Figure 3
Figure 3
Predicted effects of demographic and genetic factors on metformin pharmacokinetic parameters. (a) Predicted effects of covariates on apparent clearance (CL/F) with the reference ethnicity identified as European Americans. (b) Predicted effect of covariates on intercompartmental clearance (Q/F). (c) Predicted effects of covariates on central compartment volume (Vc/F). (d, e, and f) Simulations of pharmacokinetic profiles after a single 850-mg dose of metformin with variability on clearance. Simulations are based on the predicted metformin clearance estimates. Predicted clearance estimates are based on the covariates described in Figure 3a. Ethnicity, creatinine clearance (CrCL), and SP1 variant status are shown in each panel. Dashed line at 1 mg/l indicates the lower target of metformin concentration based on therapeutic range. (d) Black solid line = typical value of clearance for a Caucasian with normal creatinine clearance (80–130ml/min) who is homozygous CC for SNP rs784888. Dashed black lines indicate the 97.5 and 2.5 percentiles of the interindividual variability (ETA) distribution for CL/F for this patient. (e) Black solid line = typical value of clearance for a Caucasian with low creatinine clearance (<70ml/min) who is homozygous GG for SNP rs784888. Dashed lines indicate the 97.5 and 2.5 percentiles of the interindividual variability (ETA) distribution for CL/F for this patient. (f) Black solid line = typical value of clearance for an African American with normal creatinine clearance (80–130ml/min) who is homozygous CC for SNP rs784888. Dashed lines indicate the 97.5 and 2.5 percentiles of the interindividual variability (ETA) distribution for CL/F or this patient. CrCL, creatinine clearance; SNP, single-nucleotide polymorphism.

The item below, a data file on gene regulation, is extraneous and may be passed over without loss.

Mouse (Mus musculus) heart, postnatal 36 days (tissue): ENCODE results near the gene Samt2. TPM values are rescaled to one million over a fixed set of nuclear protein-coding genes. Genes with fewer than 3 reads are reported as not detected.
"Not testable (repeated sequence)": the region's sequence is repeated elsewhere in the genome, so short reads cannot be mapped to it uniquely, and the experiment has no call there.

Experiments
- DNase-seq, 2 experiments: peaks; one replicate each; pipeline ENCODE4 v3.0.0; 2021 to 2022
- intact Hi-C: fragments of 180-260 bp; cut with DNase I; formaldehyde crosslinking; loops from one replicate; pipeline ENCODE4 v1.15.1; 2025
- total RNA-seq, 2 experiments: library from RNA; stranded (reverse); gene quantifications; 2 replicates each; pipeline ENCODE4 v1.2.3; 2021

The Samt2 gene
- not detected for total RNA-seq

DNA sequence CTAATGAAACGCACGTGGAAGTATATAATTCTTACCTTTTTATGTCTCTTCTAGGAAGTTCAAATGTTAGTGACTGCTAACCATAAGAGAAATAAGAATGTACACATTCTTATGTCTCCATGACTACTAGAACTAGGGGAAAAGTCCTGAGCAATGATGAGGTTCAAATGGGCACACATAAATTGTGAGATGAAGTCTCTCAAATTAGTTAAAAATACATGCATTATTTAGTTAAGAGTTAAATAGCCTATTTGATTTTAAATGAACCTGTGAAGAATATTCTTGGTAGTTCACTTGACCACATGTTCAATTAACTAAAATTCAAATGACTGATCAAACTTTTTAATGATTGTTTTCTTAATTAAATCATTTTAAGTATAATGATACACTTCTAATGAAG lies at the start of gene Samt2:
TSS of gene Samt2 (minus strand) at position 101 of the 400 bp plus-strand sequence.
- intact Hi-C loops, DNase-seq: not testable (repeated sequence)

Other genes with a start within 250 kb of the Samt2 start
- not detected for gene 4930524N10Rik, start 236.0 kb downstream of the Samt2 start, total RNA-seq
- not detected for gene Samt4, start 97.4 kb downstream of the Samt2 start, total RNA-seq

Figure 4
Figure 4
Gene diagram summarizes the chromosome location of top associated single-nucleotide polymorphisms, highlighting both metformin pharmacodynamic and pharmacokinetic associated P values using multiple linear regression analysis, n = 440 patients for pharmacodynamics analysis, and n = 57 healthy subjects for the pharmacokinetic analysis. G, associated allele of rs784892; PD, pharmacodynamics, variant association with treatment HbA1c level, as defined in the text; PK, pharmacokinetics, variant association with measured metformin secretory clearance (ml/min).
Figure 5
Figure 5
A zoomed-in view of genetic polymorphisms in HNF4-α and PPAR-α associated with treatment-HbA1c levels. Circles represent the location and the–log10 P value of the association. Recombination rates are also overlaid on the figure, with each peak representing relatively high recombination rates for that region.